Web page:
August Blog Post: Rare Books at the Library of Congress

Working in DC in August was exciting with the opening of the Metro’s new silver line. A station opened within walking distance of my home, significantly shortening my commute to the Library of Congress. This month, I read texts in the Rare Books and Special Collections reading room at the Library of Congress. The Special Collections are in a separate section of the library from the Main Reading Room, and researchers need specific permission to enter this area. The Special Collections hold the pre-1800 materials of the Library of Congress. I gained familiarity with handling rare books at Swem Library. The key to reading rare books without damaging them is to touch the pages as little as possible. The pages are often very fragile and brittle. Many of these books have broken spines and have to be transported very carefully. Multiple cameras in Special Collections monitor the handling of the books by the readers, and bringing any bags or even pens into the reading area is prohibited. Although the Library of Congress takes significant steps to protect these original texts, anyone can apply for permission to read them because it is considered the library of the people.

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July Blog Post: Travel and Intellectual Development

During the month of July, I read secondary sources discussing travel in Europe and America. One of the most interesting texts was English Travellers Abroad, 1604-1667, by John Stoye. Stoye researched travelers abroad, particularly in France, Italy, and the Netherlands, in order to explain the origins of the Grand Tour. Stoye identifies how politics at home influenced travelers and shaped their journeys. The search for patronage and courtly politics impacted distant locales like Venice, where Englishmen formed small communities that replicated the hierarchy and conflicts of the court. Stoye argues that not all Englishmen abroad were committed to improving their classical education, instead regarding travel as a social activity. Many returned from traveling unmoved by their Grand Tour. However, others would be significantly impacted by their life abroad, such as John Milton, whose literary discussions with Italian scholars likely encouraged him to write Paradise Lost. Stoye’s book influenced the direction of my research and led me to focus on how the British developed intellectually through travel.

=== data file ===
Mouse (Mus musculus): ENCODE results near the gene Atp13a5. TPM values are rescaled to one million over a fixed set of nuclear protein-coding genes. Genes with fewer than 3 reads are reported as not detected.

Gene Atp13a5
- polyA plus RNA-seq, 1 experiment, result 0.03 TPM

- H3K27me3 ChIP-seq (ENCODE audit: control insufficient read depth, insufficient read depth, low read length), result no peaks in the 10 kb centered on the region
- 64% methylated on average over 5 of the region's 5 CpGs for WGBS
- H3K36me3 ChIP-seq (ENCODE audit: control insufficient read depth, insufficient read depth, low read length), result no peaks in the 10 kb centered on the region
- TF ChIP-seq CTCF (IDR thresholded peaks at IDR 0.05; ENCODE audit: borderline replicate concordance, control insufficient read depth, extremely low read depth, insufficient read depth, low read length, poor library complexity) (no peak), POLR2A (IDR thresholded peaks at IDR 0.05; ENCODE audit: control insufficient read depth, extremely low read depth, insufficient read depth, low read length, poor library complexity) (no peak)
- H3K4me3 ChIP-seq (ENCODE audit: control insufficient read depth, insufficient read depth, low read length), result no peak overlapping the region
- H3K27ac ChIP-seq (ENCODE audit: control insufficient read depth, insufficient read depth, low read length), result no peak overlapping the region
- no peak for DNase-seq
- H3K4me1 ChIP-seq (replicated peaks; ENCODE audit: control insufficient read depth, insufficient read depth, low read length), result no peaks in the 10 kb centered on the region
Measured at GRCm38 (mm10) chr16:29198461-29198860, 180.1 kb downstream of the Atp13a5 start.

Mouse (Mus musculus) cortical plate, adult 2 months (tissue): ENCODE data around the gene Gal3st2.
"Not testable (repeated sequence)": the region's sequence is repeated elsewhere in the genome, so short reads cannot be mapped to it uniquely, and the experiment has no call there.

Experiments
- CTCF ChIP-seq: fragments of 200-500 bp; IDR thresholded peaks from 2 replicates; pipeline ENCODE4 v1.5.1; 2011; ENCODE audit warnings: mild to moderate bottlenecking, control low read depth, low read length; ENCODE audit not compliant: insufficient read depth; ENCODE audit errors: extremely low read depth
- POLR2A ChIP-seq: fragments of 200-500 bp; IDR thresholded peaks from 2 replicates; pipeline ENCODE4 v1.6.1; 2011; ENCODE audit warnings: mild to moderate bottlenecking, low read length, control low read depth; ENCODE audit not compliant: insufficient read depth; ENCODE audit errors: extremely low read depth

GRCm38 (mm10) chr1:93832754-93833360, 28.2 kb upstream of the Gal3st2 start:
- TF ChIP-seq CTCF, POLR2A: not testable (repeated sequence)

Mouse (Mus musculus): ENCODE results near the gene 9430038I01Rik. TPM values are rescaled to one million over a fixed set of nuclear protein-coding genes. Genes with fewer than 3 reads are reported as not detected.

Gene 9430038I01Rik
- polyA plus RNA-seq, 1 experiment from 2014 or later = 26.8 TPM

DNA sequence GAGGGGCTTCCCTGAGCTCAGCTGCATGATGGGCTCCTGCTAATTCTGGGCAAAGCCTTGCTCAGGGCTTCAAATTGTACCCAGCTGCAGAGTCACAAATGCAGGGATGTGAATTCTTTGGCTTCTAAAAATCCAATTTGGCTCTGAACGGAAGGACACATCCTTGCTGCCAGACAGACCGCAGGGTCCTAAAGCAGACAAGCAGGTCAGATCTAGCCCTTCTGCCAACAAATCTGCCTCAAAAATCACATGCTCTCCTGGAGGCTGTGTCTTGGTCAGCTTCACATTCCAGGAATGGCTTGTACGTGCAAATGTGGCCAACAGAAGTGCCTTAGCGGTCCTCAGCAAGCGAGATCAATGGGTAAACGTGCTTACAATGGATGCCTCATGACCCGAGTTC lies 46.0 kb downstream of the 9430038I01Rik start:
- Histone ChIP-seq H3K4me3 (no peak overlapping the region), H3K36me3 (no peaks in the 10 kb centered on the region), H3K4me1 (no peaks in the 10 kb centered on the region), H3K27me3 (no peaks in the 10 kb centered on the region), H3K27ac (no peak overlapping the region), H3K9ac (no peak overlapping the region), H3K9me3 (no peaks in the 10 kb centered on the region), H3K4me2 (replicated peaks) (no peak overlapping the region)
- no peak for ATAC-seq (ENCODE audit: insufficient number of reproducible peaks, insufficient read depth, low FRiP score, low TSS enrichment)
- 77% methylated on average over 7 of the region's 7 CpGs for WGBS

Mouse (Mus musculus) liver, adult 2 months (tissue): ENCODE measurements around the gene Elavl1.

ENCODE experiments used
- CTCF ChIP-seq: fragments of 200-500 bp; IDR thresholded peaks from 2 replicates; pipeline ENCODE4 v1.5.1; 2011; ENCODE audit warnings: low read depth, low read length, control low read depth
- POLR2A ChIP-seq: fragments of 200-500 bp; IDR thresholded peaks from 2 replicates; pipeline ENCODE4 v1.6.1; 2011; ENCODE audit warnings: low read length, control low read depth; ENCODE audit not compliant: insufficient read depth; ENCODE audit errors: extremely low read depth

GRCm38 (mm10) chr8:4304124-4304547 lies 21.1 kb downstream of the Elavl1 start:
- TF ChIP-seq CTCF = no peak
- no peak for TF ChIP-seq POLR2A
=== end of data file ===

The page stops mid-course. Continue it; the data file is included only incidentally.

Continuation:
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June Blog Post: London Calling

During the month of June, I identified primary source materials for my thesis by exploring the online databases of the British Library in London and the Bodleian library at Oxford University. My goal was to locate first hand accounts of British travellers during the sixteenth and seventeenth century. I complied an extensive list of primary resource materials and booked my flight to the United Kingdom.

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Travel Guides that Shaped the Nation: Abstract

My name is Madeline Grimm and I’m very excited to start working on my honors thesis this summer!

My honors thesis will focus on British travel literature during the sixteenth and seventeenth centuries and its impact on British society and culture. Travel by British citizens in the early modern world was a lengthy and challenging enterprise. Travel to America required capital and government support, while traveling to Europe often involved developing contacts and connections at local universities, courts and through trade.

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